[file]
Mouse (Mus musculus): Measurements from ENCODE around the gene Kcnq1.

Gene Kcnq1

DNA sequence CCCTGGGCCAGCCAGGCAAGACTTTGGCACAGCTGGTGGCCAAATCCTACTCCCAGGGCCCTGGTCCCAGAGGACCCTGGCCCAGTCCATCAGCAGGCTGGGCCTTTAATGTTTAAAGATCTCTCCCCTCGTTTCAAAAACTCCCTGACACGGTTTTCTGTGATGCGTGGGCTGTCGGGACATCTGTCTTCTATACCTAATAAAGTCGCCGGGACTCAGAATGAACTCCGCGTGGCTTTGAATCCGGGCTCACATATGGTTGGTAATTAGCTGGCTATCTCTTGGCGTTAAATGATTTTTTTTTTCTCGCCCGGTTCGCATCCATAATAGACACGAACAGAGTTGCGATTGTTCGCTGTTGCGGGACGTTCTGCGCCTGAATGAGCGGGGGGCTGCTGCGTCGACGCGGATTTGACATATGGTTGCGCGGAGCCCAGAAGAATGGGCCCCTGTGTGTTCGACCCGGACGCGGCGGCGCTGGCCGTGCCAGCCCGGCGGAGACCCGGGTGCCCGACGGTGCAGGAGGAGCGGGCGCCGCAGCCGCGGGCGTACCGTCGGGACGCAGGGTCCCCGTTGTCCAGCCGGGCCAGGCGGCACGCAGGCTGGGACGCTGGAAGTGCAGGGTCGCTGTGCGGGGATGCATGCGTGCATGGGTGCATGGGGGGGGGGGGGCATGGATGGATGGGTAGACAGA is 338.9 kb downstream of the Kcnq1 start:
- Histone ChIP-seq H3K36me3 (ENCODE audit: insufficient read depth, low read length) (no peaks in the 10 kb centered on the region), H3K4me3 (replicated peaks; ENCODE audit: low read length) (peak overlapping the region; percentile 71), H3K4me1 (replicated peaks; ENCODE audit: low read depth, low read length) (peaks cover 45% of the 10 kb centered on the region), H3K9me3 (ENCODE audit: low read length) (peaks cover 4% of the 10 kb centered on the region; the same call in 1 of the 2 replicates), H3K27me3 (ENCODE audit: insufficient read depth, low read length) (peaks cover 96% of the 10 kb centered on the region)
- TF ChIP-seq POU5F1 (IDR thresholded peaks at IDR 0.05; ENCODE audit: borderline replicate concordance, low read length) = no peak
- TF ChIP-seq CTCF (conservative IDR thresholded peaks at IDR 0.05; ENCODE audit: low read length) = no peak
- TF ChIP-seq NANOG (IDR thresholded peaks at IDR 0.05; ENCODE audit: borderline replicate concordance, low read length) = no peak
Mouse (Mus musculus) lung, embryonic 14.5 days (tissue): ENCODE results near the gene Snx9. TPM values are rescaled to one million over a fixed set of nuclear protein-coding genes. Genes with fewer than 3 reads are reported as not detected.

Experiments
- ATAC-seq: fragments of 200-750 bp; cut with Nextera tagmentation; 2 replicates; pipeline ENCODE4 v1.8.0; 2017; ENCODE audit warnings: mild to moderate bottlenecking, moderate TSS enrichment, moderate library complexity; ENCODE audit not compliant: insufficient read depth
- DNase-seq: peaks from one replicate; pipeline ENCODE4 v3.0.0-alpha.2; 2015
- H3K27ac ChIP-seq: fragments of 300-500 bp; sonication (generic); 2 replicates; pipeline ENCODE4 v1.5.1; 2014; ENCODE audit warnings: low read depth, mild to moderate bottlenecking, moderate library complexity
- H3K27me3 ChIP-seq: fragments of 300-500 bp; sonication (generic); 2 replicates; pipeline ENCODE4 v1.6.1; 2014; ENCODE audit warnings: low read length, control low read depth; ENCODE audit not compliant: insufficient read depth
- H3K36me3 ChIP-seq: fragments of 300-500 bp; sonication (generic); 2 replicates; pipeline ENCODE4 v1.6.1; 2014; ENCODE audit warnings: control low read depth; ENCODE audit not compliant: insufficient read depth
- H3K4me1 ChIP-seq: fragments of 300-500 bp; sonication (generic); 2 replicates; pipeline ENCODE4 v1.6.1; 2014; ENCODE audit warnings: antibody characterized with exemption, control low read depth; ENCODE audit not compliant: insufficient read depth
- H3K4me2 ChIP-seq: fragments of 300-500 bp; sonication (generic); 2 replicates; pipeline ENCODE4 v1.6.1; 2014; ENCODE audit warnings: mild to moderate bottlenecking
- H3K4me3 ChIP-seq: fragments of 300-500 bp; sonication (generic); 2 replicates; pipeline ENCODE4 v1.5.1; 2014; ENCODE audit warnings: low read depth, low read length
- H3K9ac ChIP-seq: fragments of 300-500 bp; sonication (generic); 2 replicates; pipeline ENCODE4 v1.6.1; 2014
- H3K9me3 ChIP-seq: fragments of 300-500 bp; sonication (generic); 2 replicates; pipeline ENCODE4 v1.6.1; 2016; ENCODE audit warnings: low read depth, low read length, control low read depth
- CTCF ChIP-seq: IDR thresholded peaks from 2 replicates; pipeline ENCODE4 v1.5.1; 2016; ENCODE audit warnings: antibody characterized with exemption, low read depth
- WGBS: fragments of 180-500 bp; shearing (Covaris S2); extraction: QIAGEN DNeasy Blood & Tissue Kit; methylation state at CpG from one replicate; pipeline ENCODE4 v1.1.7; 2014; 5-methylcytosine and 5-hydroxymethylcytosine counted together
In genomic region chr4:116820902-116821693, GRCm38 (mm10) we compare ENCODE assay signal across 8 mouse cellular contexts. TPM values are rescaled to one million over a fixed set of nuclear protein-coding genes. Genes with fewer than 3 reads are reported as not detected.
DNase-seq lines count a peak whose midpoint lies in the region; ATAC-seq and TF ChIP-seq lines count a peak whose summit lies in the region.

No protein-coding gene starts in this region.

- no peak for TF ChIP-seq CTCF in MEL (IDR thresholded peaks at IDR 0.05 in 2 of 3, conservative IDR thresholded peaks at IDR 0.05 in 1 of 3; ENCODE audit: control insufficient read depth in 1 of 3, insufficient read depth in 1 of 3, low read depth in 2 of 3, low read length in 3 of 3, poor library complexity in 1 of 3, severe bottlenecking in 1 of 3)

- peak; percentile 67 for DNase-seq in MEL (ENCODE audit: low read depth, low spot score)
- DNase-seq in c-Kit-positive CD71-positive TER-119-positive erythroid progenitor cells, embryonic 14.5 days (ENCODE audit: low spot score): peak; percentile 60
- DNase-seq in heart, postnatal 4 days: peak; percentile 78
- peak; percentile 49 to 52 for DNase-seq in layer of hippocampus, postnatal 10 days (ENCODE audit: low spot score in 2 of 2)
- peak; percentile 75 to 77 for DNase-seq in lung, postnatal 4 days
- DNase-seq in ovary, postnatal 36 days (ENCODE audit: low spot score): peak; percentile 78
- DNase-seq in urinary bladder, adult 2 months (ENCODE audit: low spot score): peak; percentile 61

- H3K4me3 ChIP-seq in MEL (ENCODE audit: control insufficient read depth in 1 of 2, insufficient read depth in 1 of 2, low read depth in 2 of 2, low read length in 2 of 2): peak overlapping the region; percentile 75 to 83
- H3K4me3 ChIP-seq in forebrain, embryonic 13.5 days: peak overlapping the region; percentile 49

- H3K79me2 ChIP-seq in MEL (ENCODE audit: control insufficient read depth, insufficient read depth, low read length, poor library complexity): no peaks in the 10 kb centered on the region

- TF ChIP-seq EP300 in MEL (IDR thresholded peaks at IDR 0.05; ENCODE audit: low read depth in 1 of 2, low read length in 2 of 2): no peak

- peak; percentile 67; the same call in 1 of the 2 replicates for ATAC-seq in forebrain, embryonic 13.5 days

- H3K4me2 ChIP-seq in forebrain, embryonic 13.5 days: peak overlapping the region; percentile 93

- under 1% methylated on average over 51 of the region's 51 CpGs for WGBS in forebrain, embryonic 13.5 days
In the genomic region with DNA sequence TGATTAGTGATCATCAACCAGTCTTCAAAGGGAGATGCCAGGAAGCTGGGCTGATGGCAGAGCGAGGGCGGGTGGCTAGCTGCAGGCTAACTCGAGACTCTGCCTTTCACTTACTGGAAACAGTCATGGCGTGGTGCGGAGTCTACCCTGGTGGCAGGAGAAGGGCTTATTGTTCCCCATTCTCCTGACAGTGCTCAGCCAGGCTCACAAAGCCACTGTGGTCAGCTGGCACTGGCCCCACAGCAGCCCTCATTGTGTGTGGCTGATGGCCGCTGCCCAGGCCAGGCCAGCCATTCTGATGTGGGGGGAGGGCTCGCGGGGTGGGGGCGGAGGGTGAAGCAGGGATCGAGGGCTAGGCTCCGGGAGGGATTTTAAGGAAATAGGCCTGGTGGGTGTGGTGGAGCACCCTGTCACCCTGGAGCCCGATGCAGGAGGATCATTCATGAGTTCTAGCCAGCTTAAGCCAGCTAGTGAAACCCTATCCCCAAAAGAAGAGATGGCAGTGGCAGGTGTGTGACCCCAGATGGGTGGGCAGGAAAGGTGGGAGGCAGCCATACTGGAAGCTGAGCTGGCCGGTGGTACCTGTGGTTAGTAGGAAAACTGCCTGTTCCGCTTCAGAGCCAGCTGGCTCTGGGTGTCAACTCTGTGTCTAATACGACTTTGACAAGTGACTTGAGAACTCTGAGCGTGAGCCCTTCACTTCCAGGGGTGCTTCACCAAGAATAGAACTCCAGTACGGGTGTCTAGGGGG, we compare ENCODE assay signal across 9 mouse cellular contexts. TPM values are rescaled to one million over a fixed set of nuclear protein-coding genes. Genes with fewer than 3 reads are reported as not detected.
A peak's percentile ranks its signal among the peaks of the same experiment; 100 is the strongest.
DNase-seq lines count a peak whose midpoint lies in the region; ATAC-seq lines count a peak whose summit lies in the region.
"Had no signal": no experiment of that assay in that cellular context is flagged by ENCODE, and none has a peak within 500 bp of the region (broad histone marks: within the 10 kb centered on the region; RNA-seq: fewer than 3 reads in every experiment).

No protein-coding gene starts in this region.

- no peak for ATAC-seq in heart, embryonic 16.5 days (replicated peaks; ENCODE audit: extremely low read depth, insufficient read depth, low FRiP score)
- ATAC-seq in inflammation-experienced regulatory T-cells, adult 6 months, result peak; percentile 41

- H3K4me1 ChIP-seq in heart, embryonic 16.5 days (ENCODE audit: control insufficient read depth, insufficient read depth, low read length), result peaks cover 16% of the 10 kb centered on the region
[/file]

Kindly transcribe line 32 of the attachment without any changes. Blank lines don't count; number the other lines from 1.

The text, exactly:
- DNase-seq in urinary bladder, adult 2 months (ENCODE audit: low spot score): peak; percentile 61